I recently lived on Okinawa for a couple years and I LOVE ramen. But I must say that Okinawa soba is my all-time favorite and would beat out ramen any day of the week. Unfortunately, I don’t think I’ll ever be able to taste it again. :(

  • mn

    I feel this way about really any restaurant that requires a line. I think it’s because I’m now in my mid-30s and just feel like I can’t be bothered to wait in ANY line for ANY food in NY or LA, not because I don’t think the food won’t be delicious but because I just have more things to do, responsibilities, etc…. and waiting in line for food just seems silly. Can you name any food you would wait in line for now?

  • http://twitter.com/groverwatts Grover Watts

    NOOOOOOOOOOOOOO. now i’ll never get a seat!

  • http://www.facebook.com/david.adjmi David Adjmi

    the spicy ramen at totto IS worth waiting for. It is that good. There is no other ramen up to that standard in NY or LA as far as I know. It is craveworthy and divine.

  • Tracy

    I live in Tokyo and absolutely LOVE a good bowl of ramen; however, I wouldn’t wait in line an hour for it! Plenty of other great places to eat here.

  • Ttrockwood

    I have lived in nyc for more than a decade and learned that if there are new yorkers waiting in line for something there is a good reason. My ramen passion is not at that level but i suspect totto ramen attracts those who are.

  • Lam

    Its not just a big bowl of soup with noodles, every piece of ingridients count in a noodle soup. Japanese ramen is only the tip of the iceberg in terms of Asian soups. Chinese make broth to drink every day for thousands of years. Korean makes their own kind of soup with their pickled produce/seafood/vegetables. Japanese uses oil based sauces to thicken their already rich broth. Every bits of the combination counts to create the perfect broth, and that’s what makes noodle soup so addictive(to cook, and to eat). And that, sir, is the big deal.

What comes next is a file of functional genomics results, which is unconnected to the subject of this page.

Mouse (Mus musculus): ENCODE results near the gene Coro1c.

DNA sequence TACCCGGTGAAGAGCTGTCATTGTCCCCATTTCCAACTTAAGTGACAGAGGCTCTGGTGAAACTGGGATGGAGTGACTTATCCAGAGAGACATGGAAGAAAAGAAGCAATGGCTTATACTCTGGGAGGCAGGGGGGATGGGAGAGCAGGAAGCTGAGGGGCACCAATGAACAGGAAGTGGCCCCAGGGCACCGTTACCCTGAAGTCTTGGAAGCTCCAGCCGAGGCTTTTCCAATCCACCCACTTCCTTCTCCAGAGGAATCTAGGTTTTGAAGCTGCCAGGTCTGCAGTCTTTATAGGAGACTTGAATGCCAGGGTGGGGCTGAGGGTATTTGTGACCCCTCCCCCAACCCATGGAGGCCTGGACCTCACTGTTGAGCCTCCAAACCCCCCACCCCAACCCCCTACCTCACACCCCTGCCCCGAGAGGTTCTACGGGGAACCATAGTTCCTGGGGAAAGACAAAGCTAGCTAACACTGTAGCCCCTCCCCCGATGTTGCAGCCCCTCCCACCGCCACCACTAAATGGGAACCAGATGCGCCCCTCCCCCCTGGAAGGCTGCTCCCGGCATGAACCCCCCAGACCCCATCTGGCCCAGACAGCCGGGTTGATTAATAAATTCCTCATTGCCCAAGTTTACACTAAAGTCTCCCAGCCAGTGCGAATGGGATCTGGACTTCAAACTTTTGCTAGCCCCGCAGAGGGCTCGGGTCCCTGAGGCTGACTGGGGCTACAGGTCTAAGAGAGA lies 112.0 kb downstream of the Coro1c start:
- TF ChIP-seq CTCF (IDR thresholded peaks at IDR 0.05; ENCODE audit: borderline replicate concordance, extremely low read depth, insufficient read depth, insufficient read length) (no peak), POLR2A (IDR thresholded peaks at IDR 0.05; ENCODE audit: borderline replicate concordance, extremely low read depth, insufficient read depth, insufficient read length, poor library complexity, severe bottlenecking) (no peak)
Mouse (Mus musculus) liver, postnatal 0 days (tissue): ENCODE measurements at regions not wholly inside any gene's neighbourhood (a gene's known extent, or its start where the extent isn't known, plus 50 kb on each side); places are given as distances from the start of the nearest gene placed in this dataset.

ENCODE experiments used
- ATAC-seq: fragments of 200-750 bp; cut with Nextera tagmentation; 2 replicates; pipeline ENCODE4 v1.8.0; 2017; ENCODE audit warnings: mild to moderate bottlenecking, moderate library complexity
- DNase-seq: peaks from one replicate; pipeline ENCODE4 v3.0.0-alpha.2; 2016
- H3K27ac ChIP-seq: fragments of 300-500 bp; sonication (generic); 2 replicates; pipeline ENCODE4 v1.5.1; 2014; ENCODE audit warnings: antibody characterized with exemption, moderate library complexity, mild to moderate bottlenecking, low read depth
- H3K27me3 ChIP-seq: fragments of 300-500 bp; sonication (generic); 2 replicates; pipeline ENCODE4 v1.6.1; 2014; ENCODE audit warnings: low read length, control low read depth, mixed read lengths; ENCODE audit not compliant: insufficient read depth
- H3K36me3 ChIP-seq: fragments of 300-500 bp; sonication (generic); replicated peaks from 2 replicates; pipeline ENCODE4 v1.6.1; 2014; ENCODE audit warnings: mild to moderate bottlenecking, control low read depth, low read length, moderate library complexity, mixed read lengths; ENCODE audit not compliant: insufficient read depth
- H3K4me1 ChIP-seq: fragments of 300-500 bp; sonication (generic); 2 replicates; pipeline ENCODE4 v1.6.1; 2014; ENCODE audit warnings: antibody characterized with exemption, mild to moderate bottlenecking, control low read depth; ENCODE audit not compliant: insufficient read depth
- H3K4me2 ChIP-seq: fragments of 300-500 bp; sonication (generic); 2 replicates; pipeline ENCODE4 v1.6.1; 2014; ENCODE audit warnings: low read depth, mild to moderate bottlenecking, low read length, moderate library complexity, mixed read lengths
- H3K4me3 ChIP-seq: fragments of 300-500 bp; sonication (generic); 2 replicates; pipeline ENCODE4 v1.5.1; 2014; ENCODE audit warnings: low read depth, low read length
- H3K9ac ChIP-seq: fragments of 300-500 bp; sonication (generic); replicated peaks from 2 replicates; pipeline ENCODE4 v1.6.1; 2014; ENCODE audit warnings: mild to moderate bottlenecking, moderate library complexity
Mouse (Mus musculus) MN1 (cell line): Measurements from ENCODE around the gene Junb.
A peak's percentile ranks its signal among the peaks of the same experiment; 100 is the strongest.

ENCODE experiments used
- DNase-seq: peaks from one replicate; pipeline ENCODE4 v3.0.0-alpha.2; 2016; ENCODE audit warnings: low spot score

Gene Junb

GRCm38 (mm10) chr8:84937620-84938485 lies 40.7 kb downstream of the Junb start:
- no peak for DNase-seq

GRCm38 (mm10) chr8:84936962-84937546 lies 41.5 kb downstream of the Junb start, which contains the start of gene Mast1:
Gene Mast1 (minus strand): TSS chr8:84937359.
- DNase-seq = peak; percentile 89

• Lam

    Its not just a big bowl of soup with noodles, every piece of ingridients count in a noodle soup. Japanese ramen is only the tip of the iceberg in terms of Asian soups. Chinese make broth to drink every day for thousands of years. Korean makes their own kind of soup with their pickled produce/seafood/vegetables. Japanese uses oil based sauces to thicken their already rich broth. Every bits of the combination counts to create the perfect broth, and that’s what makes noodle soup so addictive(to cook, and to eat). And that, sir, is the big deal.

  • meredith

    just was in NY and went to totto ramen friday night. we went kind of late but only waited 20 minutes or so.
    totally worth it. the ramen was FANTASTIC

  • Erin

    An hour wait is average in SF, as is lining up before the restaurant opens… and while ramen is clearly the du jour of the moment, I acutally prefer pho (or soba) for my bowl of salty broth and noodles. But yeah, ramen is hot here too, and the new spots have the waits to prove it. Hmm, and the old. Love Katana-Ya and they continue to consistently have a 20-60 min wait. And I should disclose, waiting in line for food is somewhat of a sport here. It’s strategic; you must know your mark and the neighborhood. Bonus points if you can put your name in at Turtle Tower (pho!!) and go home and smoke a bowl before your table’s called. Double bonus points if you manipulate friends to get to the restaurant 45 mins before you, and then blame MUNI as you walk into getting seated.

  • Rebecca Chan

    A majority of my friends (from in and out of NYC) are huge ramen fans, so while I want to share their enthusiasm for that hot, salty bowl of ramen (that we waited an hour for at Ippudo/Momofuku/Minca etc), I just can’t. It’s not that I don’t like ramen, I just haven’t found a place that really blew me away enough in order for me to return and wait another hour for. (Guess that’s one less person hogging up space on line ey?)